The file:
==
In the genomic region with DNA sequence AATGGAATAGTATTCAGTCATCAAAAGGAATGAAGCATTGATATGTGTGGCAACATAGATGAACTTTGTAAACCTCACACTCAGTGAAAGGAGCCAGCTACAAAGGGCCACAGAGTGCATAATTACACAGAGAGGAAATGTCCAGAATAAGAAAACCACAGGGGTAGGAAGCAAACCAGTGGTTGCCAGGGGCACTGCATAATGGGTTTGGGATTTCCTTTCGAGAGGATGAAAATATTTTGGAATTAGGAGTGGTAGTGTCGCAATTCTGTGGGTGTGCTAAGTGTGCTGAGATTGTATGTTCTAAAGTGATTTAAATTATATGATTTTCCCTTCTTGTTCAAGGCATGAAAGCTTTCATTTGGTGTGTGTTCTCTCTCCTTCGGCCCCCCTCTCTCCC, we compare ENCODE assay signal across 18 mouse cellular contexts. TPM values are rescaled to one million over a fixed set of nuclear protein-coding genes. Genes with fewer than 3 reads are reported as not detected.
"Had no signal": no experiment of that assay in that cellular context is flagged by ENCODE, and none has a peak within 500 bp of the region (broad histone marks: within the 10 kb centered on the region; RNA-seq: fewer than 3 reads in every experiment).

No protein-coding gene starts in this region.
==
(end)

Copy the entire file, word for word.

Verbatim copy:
In the genomic region with DNA sequence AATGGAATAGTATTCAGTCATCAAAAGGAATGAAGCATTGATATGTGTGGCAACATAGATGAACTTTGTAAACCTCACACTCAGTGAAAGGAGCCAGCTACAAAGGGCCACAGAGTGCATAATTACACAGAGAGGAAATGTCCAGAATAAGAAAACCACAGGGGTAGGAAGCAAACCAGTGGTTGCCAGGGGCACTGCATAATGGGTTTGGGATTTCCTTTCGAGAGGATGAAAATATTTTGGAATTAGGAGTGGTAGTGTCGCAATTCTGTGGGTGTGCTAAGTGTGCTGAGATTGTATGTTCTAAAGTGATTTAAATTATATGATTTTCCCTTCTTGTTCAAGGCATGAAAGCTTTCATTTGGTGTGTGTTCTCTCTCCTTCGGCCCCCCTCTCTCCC, we compare ENCODE assay signal across 18 mouse cellular contexts. TPM values are rescaled to one million over a fixed set of nuclear protein-coding genes. Genes with fewer than 3 reads are reported as not detected.
"Had no signal": no experiment of that assay in that cellular context is flagged by ENCODE, and none has a peak within 500 bp of the region (broad histone marks: within the 10 kb centered on the region; RNA-seq: fewer than 3 reads in every experiment).

No protein-coding gene starts in this region.